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B Reading Legendre's Elements of Geometry

  1. Apr 4, 2016 #1
    In discussing proportions (a topic to which I have not been properly exposed) Legendre states that, adding the antecedent of a proportion to the consequent, and comparing the sum to the antecedent, one obtains a proportion equal to the original plus unity. Legendre's book is apparently notoriously obscure, but this statement seems both clear enough and wrong, at first impression, though I suspect it's because I'm misinterpreting what he's referring to with his terms.

    The example he gives is:
    [tex]4:6::12:18\\
    6+4:4::18+12:12\\
    10:4::30:12[/tex]

    When I was anticipating what would follow when I started reading this part of the text, I thought he would mean that given [itex]4:6[/itex] and obtaining [itex]4:10[/itex] one would have whatever the . . . comparator? . . . was in the first plus one in the second (1.5 in the first, 2.5 in the second, because there is one more antecedent in the consequent), but when he compared the sum to the antecedent ([itex]10:4[/itex]) I thought he meant that the "simplified value" of the ratio would be increased from 2/3 to 5/3, which is obviously not the case. The movement of the antecedent to consequent and the sum to the antecedent in both parties of the proportion obviously still results in a proportion, but where the "unity" increase is, is not clear to me, unless he means the former interpretation by inverse (which he did not state).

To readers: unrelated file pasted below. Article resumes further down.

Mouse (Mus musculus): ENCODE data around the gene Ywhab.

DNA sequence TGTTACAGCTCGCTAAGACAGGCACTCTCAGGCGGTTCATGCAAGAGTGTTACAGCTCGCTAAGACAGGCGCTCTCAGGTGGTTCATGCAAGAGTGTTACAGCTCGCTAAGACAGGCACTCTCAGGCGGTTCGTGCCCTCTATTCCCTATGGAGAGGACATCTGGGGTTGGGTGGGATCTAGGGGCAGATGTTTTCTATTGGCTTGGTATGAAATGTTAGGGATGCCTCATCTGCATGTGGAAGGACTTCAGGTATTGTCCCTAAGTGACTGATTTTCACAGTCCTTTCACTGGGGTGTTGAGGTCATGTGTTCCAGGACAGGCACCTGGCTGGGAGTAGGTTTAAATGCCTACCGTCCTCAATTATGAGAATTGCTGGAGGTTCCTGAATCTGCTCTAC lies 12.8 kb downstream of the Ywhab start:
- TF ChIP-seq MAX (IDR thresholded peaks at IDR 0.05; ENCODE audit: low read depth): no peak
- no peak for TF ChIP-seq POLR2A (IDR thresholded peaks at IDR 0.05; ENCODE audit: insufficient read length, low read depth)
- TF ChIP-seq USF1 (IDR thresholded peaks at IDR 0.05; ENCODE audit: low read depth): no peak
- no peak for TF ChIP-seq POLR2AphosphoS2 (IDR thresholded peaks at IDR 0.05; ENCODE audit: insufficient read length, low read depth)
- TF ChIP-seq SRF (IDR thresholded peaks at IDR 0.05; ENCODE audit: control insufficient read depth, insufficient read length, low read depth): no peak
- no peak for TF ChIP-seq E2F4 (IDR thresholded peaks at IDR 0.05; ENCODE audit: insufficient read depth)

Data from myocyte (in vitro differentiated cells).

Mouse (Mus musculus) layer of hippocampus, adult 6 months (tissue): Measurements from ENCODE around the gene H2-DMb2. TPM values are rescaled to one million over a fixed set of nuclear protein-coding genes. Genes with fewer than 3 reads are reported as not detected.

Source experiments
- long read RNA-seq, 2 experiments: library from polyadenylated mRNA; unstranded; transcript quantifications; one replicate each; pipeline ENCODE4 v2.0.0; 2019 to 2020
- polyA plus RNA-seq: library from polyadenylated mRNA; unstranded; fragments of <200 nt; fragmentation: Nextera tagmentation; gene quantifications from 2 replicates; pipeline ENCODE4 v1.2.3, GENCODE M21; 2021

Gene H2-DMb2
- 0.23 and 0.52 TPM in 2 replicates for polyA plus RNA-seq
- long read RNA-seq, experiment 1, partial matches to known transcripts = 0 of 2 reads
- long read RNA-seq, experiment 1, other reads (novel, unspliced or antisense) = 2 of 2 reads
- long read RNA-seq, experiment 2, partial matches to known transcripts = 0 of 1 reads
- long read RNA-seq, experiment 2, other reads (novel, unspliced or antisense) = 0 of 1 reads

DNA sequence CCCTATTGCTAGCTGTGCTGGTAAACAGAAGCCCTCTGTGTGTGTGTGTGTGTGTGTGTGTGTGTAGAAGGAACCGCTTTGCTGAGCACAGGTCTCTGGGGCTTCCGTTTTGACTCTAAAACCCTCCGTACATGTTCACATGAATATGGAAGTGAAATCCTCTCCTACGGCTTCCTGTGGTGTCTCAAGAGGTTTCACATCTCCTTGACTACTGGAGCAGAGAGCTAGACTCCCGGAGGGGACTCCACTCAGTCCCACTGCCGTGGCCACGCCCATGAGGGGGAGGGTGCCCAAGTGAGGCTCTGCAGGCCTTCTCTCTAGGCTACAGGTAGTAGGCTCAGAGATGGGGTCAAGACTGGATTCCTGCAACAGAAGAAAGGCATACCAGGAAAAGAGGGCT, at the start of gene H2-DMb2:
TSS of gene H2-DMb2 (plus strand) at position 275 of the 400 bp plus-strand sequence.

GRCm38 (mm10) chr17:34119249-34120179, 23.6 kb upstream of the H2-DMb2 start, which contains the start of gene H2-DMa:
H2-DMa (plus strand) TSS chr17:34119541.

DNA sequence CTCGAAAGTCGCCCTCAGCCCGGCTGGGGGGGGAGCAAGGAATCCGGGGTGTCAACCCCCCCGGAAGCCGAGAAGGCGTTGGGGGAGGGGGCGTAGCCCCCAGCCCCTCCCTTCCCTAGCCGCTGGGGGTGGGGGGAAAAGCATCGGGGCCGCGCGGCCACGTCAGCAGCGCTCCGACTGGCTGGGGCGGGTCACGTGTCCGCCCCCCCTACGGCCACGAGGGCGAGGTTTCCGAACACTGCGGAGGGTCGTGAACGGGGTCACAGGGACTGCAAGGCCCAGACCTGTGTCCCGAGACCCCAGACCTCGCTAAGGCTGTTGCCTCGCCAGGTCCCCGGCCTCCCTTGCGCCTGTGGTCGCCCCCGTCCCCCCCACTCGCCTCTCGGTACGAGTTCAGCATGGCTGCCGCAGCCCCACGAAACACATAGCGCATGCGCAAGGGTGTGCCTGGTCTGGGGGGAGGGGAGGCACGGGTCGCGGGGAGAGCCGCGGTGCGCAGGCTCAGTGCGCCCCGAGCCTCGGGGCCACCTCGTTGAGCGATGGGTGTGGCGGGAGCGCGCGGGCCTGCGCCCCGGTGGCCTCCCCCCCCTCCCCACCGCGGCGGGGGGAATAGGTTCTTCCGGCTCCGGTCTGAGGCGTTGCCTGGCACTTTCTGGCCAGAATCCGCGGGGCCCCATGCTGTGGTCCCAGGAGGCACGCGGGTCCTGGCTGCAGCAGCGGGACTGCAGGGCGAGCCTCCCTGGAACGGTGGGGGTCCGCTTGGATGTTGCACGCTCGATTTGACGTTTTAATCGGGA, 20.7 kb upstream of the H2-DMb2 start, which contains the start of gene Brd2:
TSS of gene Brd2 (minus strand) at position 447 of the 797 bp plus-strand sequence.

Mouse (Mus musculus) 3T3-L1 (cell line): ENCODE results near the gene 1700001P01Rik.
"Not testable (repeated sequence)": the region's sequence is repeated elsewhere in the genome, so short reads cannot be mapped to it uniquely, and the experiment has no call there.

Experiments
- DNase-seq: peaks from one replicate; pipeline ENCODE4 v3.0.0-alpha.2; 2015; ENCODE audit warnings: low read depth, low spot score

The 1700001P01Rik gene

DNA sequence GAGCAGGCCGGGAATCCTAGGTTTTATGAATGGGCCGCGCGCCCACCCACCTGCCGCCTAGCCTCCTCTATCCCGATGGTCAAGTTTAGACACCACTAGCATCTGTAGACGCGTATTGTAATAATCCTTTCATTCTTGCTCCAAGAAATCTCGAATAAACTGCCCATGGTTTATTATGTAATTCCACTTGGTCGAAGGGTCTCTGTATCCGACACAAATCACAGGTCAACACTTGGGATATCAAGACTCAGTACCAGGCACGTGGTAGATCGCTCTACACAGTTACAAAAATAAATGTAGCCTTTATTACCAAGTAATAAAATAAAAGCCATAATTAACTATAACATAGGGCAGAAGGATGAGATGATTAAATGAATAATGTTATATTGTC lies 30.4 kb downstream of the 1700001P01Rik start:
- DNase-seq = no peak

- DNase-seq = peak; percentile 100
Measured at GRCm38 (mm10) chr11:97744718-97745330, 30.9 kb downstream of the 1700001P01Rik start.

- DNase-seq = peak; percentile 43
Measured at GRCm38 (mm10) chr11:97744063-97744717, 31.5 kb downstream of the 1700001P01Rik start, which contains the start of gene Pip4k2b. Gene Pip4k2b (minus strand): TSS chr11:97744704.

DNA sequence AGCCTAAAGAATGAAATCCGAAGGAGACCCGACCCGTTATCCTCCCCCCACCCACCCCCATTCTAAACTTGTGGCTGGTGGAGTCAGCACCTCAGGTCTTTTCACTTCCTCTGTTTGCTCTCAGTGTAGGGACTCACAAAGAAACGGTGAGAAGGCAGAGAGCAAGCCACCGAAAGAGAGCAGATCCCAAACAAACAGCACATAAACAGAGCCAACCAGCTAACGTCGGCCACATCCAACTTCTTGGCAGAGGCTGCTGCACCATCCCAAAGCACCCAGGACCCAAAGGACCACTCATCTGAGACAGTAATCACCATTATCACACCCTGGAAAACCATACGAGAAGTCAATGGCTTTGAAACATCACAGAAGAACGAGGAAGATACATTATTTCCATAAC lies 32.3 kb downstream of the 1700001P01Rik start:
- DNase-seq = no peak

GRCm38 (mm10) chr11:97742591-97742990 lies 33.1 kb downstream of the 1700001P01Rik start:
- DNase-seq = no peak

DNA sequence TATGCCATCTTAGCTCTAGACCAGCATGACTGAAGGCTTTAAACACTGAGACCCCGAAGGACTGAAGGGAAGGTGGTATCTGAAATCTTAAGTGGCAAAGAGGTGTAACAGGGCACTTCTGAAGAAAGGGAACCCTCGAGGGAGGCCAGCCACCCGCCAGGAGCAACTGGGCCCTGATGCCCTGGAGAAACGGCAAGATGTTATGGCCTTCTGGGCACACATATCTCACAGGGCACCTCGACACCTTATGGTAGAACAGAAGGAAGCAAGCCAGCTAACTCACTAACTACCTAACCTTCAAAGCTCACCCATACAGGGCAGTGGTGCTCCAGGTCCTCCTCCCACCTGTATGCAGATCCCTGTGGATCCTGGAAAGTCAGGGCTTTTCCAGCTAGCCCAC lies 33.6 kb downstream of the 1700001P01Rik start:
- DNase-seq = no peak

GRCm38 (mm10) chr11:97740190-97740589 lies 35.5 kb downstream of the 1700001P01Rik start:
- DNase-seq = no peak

I suppose I should quote the original text here:
    Perhaps it's just that I don't have a clear enough idea of what the value of a ratio is. Any help elucidating the statement would be appreciated.
     
  2. jcsd
  3. Apr 4, 2016 #2

    Samy_A

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    What he is saying is that if $$\frac{a}{b}=\frac{c}{d}$$then $$\frac{a+b}{a}=\frac{c+d}{c}$$
    and that $$\frac{a+b}{a}=1+\frac{b}{a}$$
    (This last is probably what confuses: he is not referring to the original quotient with "primitive ratio".)
     
  4. Apr 4, 2016 #3
    Ahhhh, okay. So by "primitive" he means "irreducible", and that's what should have tipped me off. Right?

    Thanks, now I can move on.

    Man, I totally should have seen that. Disappointing.
     
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